One of the influential educational thinkers in the area of literacy teaching is Mary Hamilton. She worked with Barton to develop a theory of literacy as social practice. Hamilton challenged the view that learning literacy competence can be recorded simply in terms of levels of skills; this leads to a narrow view of literacy, as literacy differed from other skills-based subjects. She wrote that “popular culture and mass media is in danger of being dismissed or considered to be the cause of falling literacy standards”. She maintained that to concentrate on the skills involved with reading and writing without linking the activity to social structures within which they take place is to ignore “what people do with literacy”. She also developed the notion of vernacular and dominant institutional literacies, where often vernacular literacies are not considered “real reading and real writing.” Her work has had a great influence on teaching literacy in general and hopefully in the way I approach literacy teaching with my community groups. It also encourages us all to question the way we assess literacy levels and may even help to add another dimension to the present debates of inflated grades and falling standards.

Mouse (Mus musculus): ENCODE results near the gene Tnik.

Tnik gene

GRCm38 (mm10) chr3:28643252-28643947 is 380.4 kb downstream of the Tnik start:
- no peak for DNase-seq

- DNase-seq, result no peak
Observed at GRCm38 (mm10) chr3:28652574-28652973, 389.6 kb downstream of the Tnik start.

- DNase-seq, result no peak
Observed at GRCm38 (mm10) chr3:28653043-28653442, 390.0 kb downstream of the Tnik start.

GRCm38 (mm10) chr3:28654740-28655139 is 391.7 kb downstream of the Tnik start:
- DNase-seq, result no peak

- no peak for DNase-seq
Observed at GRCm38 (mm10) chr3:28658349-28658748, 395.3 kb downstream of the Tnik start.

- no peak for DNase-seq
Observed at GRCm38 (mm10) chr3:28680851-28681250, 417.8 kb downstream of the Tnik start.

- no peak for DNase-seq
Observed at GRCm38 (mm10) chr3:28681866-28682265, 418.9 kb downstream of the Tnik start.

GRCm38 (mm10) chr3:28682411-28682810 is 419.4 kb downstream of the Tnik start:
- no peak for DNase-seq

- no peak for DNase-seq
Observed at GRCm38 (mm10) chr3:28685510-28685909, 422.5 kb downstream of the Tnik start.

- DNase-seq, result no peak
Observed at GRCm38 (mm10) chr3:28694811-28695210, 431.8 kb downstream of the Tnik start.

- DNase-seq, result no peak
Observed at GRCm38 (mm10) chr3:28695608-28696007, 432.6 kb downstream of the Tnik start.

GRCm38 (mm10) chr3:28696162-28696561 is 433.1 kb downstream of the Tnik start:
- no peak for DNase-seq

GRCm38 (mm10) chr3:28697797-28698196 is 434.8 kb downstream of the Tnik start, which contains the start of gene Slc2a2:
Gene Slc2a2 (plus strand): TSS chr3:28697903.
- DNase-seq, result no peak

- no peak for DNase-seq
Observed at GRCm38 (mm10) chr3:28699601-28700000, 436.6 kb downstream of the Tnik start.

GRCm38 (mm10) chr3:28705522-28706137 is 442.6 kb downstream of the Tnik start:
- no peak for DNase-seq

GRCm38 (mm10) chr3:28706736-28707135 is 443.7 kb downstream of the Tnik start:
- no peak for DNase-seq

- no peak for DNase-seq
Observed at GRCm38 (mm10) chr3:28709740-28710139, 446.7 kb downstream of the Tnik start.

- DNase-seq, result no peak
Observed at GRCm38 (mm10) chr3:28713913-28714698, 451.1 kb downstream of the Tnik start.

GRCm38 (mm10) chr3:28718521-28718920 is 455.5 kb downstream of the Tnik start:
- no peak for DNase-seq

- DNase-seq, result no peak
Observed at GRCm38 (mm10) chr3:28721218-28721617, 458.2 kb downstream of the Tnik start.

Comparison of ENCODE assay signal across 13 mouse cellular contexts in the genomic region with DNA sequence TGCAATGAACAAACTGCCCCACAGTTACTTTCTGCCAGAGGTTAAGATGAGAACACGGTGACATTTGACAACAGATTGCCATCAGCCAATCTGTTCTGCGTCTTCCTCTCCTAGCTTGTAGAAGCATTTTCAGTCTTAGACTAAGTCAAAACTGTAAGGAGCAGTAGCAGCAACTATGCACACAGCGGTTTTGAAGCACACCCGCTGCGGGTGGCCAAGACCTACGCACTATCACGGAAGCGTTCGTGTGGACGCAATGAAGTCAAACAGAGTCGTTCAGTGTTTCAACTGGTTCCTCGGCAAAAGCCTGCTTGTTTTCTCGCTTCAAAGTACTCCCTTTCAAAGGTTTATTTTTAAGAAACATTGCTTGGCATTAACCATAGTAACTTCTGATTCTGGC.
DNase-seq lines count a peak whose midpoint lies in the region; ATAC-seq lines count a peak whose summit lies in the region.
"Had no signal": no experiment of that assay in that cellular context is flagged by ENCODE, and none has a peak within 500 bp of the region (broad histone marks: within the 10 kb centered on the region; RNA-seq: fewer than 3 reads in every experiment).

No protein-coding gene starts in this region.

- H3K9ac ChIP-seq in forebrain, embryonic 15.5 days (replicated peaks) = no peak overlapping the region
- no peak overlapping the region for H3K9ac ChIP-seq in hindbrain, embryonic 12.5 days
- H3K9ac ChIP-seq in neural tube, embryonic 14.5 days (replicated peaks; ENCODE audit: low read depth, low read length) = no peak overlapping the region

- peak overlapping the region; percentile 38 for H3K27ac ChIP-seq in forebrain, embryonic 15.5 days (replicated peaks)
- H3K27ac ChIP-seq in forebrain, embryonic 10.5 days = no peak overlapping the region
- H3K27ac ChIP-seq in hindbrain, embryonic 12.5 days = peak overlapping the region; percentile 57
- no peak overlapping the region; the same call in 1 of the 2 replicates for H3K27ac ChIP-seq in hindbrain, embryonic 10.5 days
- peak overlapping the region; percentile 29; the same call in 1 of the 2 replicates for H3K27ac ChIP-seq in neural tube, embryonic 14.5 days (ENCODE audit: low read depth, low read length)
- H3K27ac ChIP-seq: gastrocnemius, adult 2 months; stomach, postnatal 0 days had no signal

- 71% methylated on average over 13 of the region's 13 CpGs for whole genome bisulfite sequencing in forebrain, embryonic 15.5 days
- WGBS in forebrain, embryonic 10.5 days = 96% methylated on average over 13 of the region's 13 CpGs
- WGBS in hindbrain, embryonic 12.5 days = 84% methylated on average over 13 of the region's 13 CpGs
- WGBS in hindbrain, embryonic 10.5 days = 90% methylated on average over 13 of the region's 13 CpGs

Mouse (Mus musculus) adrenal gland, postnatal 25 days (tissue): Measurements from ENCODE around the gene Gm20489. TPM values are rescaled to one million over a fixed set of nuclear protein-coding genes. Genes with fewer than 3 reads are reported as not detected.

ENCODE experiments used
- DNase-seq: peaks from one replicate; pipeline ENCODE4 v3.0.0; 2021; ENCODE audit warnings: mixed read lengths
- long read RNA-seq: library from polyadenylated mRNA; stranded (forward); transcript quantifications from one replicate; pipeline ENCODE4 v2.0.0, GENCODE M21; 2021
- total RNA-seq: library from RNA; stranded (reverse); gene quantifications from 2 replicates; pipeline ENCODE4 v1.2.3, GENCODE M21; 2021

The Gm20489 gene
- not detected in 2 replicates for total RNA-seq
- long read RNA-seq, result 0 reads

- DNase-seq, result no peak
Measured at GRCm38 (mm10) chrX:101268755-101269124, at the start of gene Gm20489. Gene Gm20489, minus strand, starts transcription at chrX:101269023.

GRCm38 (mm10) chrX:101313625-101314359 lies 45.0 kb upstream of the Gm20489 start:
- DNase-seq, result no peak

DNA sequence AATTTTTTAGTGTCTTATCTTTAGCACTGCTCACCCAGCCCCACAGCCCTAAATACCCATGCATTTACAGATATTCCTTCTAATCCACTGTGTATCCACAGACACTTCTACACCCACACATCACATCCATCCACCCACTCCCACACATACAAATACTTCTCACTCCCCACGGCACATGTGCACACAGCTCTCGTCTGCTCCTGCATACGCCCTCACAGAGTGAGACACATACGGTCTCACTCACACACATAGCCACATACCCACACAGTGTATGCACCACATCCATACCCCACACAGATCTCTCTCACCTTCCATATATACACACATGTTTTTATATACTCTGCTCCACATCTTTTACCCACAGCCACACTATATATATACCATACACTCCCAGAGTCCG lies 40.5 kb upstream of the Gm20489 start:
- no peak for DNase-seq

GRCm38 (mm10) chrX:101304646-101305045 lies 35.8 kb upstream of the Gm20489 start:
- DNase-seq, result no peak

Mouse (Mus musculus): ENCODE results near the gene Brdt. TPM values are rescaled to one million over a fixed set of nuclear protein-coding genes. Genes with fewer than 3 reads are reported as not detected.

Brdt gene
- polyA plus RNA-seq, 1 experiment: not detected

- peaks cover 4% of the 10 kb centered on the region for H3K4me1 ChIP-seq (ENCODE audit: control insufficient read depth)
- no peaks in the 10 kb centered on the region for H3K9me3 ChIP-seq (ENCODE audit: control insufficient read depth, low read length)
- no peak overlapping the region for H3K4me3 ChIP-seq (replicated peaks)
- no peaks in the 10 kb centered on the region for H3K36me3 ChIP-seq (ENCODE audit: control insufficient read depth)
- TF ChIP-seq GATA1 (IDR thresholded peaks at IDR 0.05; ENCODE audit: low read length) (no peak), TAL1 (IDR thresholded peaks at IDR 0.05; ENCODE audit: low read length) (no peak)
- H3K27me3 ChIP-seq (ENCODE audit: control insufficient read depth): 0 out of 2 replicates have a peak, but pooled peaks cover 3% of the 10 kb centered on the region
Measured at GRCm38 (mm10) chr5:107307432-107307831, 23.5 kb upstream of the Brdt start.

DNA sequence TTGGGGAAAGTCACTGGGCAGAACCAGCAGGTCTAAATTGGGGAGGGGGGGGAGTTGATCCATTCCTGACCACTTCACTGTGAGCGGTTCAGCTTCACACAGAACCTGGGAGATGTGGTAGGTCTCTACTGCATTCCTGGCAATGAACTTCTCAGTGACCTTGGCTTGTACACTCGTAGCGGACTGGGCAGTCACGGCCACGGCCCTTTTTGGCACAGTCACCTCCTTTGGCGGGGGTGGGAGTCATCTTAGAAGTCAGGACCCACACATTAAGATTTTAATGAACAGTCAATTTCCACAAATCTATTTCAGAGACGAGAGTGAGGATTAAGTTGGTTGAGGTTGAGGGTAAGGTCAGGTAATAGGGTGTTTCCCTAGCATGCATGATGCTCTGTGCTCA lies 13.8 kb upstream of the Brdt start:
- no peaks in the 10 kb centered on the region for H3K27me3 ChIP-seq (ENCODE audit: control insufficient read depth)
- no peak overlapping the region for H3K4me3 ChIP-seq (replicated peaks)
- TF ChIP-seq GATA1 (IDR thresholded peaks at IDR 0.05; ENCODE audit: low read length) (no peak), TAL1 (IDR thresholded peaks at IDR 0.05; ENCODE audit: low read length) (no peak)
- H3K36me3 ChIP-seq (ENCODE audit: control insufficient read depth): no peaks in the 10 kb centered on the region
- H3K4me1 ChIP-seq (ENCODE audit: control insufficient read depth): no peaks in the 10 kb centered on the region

5. Andria Birch says:

    This is an excellent film for anyone interested in considering the role of technology in learning and flipping the classroom. It is well worth watching whole flim, but specific discussion on flipping starts about 10 mins in:

  6. Pearl Ryall says:

    Thanks Andria – compulsive viewing

  7. Henry Tam says:

    John Dewey (1859-1952) and Jane Addams (1860-1935), both of whom integrated visionary progressive philosophy, championing of democracy and social reforms with community activism and holistic education for all ages.

  8. Ann Walker says: